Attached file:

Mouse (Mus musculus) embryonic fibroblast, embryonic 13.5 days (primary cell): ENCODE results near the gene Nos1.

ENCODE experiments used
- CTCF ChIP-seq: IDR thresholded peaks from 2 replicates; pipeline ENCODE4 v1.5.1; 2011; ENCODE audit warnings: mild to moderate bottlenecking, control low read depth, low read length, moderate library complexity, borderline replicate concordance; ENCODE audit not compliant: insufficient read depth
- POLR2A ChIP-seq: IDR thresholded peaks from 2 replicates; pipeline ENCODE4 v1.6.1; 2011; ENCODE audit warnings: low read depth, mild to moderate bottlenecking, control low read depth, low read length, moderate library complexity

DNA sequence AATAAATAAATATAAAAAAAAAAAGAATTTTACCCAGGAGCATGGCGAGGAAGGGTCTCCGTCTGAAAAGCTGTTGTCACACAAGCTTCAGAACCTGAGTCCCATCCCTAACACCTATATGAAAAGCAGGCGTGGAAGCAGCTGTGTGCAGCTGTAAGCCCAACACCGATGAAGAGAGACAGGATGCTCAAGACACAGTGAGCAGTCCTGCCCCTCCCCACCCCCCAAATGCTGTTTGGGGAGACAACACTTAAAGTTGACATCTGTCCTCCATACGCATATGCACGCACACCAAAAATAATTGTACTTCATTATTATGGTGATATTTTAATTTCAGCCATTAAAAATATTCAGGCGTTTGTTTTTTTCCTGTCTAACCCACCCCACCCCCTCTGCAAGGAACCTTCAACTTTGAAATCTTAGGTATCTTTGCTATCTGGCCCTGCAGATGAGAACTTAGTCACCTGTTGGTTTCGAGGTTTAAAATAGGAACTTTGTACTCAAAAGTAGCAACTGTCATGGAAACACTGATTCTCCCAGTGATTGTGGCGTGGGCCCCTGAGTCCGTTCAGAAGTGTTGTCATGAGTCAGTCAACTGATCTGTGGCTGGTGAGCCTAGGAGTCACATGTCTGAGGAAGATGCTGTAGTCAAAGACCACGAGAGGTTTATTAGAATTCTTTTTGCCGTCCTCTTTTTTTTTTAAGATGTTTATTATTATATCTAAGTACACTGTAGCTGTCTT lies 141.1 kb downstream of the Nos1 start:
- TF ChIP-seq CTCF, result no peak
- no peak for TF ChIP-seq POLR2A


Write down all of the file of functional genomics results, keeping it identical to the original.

Mouse (Mus musculus) embryonic fibroblast, embryonic 13.5 days (primary cell): ENCODE results near the gene Nos1.

ENCODE experiments used
- CTCF ChIP-seq: IDR thresholded peaks from 2 replicates; pipeline ENCODE4 v1.5.1; 2011; ENCODE audit warnings: mild to moderate bottlenecking, control low read depth, low read length, moderate library complexity, borderline replicate concordance; ENCODE audit not compliant: insufficient read depth
- POLR2A ChIP-seq: IDR thresholded peaks from 2 replicates; pipeline ENCODE4 v1.6.1; 2011; ENCODE audit warnings: low read depth, mild to moderate bottlenecking, control low read depth, low read length, moderate library complexity

DNA sequence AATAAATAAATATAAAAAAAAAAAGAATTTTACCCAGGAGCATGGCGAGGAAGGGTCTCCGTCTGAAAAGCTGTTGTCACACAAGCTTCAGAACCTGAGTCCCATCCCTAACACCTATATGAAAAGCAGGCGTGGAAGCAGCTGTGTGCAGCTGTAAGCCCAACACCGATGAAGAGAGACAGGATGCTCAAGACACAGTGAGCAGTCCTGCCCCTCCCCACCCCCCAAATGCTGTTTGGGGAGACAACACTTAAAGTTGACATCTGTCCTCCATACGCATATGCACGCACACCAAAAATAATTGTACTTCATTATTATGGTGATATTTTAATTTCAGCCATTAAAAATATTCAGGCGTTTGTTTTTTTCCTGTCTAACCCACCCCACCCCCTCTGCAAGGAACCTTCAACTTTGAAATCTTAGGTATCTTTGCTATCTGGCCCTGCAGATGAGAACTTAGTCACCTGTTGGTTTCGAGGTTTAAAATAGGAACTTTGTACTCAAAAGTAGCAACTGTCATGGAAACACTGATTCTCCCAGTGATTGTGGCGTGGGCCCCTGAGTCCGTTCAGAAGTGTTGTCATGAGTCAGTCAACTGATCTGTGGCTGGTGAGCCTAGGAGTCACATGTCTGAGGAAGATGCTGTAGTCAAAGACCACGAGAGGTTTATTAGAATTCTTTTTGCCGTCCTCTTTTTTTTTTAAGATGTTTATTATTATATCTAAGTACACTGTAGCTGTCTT lies 141.1 kb downstream of the Nos1 start:
- TF ChIP-seq CTCF, result no peak
- no peak for TF ChIP-seq POLR2A